The Chicago Tribune reports feminist, reproductive rights activist, and co-founder of the Jane Collective Jody Howard has passed away at age 69.
In the days before Roe, obtaining a safe abortion was difficult. Women often ended up with infections, perforated uteri, or worse from back-alley providers. Many women took it upon themselves to self-abort and ended up dead or unable to carry a healthy pregnancy again. Others report being mugged and raped by people who told them they would provide an abortion.
Jody Howard sought to provide women in the Chicago area referrals for abortion providers that they knew to be safe and honest. The Jane Collective eventually took it upon themselves to provide the abortions in a rented apartment. They estimate they performed 11,000 procedures themselves and never faced a serious complication.
Today, though abortion is legal throughout the United States, women continue to face financial, legislative, and personal barriers to obtaining a safe and legal abortion. 87% of counties in the United States have no provider, meaning women in especially rural areas must travel long distances to get to a clinic, and often anti-choice legislation (such as ultrasound requirements and waiting periods) forces them to make repeat visits. Around the world, the Guttmacher institute estimates approximately 219 women die from unsafe abortion every day.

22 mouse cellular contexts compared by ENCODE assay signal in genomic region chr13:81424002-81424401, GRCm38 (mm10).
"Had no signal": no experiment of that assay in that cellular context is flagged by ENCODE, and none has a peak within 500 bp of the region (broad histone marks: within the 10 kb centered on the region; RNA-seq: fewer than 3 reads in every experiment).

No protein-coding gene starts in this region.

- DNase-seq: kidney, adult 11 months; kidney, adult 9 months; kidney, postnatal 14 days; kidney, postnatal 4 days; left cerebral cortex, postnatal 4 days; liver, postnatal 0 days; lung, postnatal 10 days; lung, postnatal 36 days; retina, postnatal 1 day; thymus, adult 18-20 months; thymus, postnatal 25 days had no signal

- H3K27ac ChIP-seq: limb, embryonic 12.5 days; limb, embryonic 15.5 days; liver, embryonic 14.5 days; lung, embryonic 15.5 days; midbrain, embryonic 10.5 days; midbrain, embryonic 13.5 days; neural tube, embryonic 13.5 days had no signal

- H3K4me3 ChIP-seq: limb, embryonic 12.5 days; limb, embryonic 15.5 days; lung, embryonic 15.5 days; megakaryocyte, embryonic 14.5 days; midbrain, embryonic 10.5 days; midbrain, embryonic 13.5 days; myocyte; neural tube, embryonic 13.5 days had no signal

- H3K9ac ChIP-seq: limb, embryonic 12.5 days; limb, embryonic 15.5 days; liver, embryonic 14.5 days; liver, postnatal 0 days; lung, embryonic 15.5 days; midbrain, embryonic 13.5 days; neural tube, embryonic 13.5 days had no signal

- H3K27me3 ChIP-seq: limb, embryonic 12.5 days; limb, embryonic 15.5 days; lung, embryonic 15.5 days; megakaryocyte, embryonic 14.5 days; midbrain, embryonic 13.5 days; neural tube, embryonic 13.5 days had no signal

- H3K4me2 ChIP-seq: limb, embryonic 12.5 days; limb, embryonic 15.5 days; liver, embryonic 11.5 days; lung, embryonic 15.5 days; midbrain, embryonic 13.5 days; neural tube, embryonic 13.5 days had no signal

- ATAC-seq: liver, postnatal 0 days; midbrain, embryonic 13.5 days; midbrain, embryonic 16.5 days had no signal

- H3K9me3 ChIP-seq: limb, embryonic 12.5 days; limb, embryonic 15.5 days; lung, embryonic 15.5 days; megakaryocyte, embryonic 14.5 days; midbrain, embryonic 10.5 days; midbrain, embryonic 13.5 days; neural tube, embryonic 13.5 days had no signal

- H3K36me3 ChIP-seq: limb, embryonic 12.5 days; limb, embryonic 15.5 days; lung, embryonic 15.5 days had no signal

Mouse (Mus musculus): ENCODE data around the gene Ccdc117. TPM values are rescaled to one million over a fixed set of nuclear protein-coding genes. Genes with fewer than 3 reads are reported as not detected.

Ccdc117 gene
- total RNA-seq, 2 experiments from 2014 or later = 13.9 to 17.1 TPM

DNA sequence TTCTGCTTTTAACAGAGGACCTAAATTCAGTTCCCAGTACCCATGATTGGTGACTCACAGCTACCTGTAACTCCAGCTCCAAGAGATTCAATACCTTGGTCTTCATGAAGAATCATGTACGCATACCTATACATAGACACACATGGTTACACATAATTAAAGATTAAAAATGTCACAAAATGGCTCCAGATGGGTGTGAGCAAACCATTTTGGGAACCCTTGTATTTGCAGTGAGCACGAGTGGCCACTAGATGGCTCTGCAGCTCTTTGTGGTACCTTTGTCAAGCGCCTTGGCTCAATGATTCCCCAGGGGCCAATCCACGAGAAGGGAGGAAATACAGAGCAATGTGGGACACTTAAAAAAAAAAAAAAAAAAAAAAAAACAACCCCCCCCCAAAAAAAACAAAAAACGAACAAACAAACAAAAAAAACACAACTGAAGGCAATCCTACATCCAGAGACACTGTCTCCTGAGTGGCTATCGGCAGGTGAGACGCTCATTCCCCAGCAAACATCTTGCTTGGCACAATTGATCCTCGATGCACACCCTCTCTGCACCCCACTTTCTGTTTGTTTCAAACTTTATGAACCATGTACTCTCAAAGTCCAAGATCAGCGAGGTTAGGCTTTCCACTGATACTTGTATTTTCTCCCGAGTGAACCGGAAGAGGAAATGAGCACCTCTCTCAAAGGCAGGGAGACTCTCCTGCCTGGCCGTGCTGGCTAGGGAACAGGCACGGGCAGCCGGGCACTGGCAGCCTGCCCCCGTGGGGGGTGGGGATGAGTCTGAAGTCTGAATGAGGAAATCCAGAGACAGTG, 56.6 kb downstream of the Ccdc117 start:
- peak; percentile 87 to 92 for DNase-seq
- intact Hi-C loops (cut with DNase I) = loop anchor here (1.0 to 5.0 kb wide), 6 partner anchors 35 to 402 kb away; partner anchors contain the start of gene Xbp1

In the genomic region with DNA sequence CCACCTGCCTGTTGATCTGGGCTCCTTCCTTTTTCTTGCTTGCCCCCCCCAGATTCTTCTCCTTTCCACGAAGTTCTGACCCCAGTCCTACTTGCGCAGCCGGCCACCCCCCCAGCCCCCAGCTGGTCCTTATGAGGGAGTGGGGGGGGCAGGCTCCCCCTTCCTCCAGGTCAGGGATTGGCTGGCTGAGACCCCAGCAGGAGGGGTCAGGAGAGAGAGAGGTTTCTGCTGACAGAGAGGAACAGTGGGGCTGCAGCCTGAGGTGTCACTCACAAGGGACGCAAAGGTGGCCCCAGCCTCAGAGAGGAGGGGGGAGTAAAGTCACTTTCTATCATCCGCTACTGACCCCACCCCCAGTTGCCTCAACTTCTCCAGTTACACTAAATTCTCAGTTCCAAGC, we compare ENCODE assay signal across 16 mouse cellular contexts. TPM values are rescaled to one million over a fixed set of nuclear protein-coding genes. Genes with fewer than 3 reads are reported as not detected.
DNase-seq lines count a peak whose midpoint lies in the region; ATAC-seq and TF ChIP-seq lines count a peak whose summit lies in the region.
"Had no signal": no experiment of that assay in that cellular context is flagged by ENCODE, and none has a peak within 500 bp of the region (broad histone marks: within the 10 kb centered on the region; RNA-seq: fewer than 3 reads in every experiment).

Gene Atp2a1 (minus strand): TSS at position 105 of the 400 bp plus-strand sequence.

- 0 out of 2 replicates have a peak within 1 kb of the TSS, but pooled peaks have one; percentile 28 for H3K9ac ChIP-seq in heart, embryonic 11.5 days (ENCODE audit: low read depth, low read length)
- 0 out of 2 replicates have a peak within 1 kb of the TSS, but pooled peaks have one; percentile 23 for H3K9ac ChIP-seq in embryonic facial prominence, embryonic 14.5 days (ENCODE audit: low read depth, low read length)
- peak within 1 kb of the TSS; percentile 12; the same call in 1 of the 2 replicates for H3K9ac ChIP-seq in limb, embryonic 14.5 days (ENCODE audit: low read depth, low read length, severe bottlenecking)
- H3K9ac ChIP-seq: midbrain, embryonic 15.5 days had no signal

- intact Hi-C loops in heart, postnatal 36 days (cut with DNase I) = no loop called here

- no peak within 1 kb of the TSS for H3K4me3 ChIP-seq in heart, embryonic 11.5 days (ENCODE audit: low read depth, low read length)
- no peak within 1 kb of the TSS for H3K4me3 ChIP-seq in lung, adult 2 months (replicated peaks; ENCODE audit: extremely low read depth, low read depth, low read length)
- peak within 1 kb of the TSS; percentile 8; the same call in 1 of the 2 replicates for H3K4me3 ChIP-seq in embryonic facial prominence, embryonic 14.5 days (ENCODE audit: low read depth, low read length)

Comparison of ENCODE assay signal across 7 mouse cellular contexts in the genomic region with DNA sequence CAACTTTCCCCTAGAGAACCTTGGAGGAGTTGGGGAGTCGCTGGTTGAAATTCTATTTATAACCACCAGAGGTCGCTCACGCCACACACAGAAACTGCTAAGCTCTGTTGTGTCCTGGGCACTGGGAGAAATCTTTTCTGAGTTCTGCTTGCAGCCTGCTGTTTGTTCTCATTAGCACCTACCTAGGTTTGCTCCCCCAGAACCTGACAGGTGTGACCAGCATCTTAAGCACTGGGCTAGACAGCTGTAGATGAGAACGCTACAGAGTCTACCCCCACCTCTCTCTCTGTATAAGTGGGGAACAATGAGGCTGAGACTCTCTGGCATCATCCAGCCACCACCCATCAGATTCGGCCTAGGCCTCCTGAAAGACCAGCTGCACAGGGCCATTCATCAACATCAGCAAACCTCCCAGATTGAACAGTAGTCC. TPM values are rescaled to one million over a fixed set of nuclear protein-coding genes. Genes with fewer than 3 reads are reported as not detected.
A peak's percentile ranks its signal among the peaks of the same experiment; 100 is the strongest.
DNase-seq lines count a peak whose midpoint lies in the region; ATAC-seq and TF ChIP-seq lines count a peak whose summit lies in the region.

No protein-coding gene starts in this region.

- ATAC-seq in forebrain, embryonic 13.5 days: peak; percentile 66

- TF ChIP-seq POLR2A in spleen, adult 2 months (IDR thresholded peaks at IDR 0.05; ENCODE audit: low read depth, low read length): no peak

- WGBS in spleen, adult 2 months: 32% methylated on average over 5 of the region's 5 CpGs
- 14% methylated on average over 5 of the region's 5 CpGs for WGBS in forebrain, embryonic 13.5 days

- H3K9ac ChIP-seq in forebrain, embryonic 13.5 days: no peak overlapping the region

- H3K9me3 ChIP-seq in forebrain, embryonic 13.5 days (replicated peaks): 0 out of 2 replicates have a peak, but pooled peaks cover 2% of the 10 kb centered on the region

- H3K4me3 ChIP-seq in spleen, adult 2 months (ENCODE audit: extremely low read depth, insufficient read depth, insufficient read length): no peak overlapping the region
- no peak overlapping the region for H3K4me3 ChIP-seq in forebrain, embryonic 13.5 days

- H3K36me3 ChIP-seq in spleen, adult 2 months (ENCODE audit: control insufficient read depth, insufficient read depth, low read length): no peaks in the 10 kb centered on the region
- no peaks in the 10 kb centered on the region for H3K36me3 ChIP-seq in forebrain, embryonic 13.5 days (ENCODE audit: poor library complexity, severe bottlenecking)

Howard's life's work helped bridge these barriers for thousands of women. After her work with Jane, she worked on the board of the ACLU. She was a mother, an anti-racist advocate, anti-war activist, and feminist. Though the battle for unrestricted access to all reproductive options continues, Jody Howard's work undoubtedly brought increased rights to countless women to live their lives as they choose.